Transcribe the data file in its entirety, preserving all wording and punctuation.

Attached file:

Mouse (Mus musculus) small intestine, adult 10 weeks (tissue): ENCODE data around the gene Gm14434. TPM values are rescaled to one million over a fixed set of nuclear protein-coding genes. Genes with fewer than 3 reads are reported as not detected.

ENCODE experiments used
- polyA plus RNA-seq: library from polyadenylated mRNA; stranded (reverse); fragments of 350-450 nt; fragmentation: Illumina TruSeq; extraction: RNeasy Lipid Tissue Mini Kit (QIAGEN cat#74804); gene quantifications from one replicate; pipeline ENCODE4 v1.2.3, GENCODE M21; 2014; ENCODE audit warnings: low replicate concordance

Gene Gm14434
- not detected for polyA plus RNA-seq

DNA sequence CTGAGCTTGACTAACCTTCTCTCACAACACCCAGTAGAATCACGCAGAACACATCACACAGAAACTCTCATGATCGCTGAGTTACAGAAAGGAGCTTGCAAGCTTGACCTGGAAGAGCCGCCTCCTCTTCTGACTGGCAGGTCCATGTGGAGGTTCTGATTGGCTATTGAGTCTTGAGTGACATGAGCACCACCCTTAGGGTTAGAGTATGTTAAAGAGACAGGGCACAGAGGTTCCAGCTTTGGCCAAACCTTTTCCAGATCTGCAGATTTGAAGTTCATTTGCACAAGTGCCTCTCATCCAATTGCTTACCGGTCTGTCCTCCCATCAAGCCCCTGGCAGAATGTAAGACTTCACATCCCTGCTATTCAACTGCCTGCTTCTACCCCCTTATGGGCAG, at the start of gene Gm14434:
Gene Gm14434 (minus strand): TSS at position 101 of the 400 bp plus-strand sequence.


Mouse (Mus musculus) small intestine, adult 10 weeks (tissue): ENCODE data around the gene Gm14434. TPM values are rescaled to one million over a fixed set of nuclear protein-coding genes. Genes with fewer than 3 reads are reported as not detected.

ENCODE experiments used
- polyA plus RNA-seq: library from polyadenylated mRNA; stranded (reverse); fragments of 350-450 nt; fragmentation: Illumina TruSeq; extraction: RNeasy Lipid Tissue Mini Kit (QIAGEN cat#74804); gene quantifications from one replicate; pipeline ENCODE4 v1.2.3, GENCODE M21; 2014; ENCODE audit warnings: low replicate concordance

Gene Gm14434
- not detected for polyA plus RNA-seq

DNA sequence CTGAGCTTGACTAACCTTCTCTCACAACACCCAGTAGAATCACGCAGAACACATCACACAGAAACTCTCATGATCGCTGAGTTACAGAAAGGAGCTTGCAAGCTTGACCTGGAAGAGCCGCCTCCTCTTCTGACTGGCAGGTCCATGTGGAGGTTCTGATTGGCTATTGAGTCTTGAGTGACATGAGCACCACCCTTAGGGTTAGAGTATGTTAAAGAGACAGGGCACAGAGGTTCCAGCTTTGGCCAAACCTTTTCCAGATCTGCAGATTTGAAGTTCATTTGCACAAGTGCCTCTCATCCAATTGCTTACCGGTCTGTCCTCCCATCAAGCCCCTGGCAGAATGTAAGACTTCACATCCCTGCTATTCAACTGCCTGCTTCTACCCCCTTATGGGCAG, at the start of gene Gm14434:
Gene Gm14434 (minus strand): TSS at position 101 of the 400 bp plus-strand sequence.